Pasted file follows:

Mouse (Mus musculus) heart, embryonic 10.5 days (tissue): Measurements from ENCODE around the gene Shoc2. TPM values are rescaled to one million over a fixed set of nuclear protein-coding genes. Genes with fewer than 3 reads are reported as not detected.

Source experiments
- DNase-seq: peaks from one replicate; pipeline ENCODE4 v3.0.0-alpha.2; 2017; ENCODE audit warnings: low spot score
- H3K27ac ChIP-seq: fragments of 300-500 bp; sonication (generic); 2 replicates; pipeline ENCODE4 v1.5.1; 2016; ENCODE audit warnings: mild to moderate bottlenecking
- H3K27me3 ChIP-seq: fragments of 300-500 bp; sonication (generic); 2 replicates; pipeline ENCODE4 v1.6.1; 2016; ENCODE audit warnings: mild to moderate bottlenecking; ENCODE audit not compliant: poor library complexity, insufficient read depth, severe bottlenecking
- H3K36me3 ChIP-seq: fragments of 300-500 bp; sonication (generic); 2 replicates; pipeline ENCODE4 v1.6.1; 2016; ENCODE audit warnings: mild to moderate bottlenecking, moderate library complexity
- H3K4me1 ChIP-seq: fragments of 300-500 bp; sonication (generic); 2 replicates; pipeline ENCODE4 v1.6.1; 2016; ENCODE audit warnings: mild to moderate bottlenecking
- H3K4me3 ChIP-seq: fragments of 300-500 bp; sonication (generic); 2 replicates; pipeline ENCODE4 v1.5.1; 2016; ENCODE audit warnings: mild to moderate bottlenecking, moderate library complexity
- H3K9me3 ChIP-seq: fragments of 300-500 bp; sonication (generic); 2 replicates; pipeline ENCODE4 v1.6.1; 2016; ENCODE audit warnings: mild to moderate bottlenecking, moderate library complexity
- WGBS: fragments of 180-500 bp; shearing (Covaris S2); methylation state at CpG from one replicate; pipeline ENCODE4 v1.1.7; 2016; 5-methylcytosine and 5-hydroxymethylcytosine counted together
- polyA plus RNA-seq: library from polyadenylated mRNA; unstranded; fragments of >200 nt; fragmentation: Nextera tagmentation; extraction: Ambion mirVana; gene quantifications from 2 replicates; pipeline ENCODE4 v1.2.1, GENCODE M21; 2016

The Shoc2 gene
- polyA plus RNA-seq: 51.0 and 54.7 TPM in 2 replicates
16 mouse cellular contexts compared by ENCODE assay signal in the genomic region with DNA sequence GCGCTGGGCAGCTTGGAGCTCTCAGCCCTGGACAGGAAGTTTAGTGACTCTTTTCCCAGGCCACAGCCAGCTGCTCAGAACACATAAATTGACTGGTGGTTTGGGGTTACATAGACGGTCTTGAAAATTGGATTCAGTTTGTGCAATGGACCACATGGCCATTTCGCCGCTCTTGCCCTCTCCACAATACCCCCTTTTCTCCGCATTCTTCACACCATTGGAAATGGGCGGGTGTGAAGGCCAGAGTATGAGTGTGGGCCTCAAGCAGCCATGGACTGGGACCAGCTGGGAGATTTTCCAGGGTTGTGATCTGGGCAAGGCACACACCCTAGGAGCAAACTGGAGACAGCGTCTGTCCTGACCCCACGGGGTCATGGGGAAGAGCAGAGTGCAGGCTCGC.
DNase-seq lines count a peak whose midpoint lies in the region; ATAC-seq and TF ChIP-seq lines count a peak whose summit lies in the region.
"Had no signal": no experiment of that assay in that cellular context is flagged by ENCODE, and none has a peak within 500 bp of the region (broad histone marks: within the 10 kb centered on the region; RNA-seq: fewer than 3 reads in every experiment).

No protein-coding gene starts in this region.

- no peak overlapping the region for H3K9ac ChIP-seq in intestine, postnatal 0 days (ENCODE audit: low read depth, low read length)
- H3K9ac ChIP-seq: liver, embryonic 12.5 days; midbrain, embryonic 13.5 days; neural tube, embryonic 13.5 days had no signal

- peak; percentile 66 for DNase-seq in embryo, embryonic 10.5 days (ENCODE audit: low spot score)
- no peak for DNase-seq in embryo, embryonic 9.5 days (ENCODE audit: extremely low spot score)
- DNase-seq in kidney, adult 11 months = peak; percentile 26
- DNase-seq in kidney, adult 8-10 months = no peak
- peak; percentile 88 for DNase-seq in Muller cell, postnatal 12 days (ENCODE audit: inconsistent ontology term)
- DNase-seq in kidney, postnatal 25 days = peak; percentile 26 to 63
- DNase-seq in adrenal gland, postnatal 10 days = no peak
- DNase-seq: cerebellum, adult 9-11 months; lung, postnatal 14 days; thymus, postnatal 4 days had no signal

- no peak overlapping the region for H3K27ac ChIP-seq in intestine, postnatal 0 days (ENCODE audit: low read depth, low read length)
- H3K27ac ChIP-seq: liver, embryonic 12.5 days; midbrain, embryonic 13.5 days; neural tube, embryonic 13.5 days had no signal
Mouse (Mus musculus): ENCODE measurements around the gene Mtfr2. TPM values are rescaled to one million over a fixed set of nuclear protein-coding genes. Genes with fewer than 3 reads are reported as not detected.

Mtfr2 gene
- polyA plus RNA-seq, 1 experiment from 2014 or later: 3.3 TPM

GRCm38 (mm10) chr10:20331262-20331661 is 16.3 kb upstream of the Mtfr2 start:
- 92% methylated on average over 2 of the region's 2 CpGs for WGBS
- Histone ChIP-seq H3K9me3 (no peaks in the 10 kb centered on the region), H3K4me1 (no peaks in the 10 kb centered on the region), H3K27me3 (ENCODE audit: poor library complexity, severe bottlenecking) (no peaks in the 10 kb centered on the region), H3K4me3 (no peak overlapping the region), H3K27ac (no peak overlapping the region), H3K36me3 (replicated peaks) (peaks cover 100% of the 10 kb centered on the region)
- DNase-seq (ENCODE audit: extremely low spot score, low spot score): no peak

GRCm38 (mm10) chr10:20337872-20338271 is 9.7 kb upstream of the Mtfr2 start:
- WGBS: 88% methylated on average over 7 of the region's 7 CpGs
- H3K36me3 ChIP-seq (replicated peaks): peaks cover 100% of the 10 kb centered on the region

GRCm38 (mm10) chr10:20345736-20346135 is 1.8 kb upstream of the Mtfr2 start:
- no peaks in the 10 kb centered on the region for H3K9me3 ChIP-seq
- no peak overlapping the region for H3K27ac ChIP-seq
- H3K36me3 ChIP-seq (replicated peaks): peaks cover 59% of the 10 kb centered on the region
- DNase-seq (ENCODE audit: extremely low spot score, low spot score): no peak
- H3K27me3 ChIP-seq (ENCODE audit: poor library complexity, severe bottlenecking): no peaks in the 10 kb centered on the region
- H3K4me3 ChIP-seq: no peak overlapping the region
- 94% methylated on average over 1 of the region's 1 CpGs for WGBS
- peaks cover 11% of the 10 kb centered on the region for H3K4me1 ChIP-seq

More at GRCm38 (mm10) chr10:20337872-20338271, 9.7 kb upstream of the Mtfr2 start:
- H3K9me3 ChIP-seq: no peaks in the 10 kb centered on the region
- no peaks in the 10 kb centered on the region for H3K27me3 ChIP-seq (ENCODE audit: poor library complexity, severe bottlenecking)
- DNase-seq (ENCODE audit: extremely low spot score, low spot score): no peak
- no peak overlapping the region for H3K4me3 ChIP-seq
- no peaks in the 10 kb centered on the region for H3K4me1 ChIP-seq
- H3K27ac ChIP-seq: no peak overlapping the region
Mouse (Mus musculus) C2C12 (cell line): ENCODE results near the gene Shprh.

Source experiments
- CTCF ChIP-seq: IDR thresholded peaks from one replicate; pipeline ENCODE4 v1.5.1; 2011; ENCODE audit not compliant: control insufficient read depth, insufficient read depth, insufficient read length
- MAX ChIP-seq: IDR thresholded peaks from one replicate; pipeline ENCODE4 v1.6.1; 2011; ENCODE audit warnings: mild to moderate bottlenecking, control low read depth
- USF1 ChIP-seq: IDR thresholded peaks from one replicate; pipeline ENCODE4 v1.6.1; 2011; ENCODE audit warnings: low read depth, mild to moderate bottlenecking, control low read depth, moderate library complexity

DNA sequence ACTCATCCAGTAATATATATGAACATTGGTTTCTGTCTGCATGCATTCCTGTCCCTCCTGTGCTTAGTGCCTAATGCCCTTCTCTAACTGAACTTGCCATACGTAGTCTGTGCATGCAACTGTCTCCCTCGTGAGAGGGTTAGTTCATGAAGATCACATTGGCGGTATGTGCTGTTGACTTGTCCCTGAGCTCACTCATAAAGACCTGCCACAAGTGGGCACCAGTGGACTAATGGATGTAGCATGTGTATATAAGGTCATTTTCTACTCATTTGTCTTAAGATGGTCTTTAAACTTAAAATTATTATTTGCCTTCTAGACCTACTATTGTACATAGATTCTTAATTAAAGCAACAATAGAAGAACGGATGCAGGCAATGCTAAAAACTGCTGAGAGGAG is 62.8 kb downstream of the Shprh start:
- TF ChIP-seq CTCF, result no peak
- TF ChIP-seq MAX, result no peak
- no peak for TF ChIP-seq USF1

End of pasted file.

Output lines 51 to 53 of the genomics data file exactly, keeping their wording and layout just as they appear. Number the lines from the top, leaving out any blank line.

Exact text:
- no peaks in the 10 kb centered on the region for H3K27me3 ChIP-seq (ENCODE audit: poor library complexity, severe bottlenecking)
- DNase-seq (ENCODE audit: extremely low spot score, low spot score): no peak
- no peak overlapping the region for H3K4me3 ChIP-seq